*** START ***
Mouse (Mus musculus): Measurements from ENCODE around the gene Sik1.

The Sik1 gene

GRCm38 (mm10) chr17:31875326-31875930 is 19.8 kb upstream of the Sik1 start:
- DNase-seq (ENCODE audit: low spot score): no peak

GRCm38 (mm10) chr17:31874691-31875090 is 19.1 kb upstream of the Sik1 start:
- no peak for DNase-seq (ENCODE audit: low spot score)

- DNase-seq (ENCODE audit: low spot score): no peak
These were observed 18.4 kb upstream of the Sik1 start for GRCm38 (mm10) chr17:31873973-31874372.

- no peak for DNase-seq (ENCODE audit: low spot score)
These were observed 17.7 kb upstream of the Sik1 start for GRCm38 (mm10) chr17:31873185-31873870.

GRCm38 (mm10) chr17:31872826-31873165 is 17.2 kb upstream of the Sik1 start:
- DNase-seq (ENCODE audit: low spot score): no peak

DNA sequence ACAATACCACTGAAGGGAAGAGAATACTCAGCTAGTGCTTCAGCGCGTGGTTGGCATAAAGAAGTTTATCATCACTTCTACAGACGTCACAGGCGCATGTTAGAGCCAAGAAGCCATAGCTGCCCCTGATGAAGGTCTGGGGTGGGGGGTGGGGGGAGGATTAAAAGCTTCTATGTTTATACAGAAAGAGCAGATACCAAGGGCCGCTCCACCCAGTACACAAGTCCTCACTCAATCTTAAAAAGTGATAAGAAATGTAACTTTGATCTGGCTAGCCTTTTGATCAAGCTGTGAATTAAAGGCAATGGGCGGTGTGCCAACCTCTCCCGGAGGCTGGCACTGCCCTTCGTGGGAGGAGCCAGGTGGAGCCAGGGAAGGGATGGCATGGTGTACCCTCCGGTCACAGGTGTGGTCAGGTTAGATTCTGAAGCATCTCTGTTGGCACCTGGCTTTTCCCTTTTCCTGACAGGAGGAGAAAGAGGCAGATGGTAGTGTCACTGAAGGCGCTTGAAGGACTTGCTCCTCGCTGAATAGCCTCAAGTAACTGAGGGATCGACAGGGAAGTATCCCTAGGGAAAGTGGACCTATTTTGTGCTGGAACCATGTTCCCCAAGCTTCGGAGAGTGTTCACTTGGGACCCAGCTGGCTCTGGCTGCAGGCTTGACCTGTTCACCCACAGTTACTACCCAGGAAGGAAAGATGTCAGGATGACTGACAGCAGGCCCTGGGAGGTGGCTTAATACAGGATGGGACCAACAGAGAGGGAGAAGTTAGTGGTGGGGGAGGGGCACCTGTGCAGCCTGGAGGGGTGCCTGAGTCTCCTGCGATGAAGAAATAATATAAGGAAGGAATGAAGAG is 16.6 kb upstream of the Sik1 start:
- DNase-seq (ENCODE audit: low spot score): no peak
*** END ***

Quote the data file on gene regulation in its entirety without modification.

Mouse (Mus musculus): Measurements from ENCODE around the gene Sik1.

The Sik1 gene

GRCm38 (mm10) chr17:31875326-31875930 is 19.8 kb upstream of the Sik1 start:
- DNase-seq (ENCODE audit: low spot score): no peak

GRCm38 (mm10) chr17:31874691-31875090 is 19.1 kb upstream of the Sik1 start:
- no peak for DNase-seq (ENCODE audit: low spot score)

- DNase-seq (ENCODE audit: low spot score): no peak
These were observed 18.4 kb upstream of the Sik1 start for GRCm38 (mm10) chr17:31873973-31874372.

- no peak for DNase-seq (ENCODE audit: low spot score)
These were observed 17.7 kb upstream of the Sik1 start for GRCm38 (mm10) chr17:31873185-31873870.

GRCm38 (mm10) chr17:31872826-31873165 is 17.2 kb upstream of the Sik1 start:
- DNase-seq (ENCODE audit: low spot score): no peak

DNA sequence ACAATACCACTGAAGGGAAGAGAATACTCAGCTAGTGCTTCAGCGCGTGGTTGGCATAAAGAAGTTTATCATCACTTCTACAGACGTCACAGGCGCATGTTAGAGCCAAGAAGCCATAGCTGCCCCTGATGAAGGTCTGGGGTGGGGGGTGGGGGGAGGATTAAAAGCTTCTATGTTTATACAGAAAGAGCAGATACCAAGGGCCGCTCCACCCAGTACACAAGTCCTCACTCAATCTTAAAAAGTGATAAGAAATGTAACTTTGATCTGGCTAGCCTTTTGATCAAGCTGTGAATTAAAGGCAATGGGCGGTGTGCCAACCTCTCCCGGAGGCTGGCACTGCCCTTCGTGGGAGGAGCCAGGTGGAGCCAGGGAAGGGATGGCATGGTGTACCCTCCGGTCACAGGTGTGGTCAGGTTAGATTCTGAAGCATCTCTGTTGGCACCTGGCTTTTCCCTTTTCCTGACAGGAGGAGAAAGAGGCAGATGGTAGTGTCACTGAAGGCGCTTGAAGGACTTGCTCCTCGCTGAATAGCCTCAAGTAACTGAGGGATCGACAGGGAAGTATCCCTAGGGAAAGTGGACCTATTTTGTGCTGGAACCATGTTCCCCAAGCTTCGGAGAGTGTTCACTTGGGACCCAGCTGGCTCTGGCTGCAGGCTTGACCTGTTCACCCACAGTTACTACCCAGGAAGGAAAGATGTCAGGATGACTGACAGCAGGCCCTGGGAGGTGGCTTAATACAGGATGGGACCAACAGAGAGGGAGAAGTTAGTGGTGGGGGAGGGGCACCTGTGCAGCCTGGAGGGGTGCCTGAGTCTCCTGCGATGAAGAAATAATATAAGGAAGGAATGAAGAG is 16.6 kb upstream of the Sik1 start:
- DNase-seq (ENCODE audit: low spot score): no peak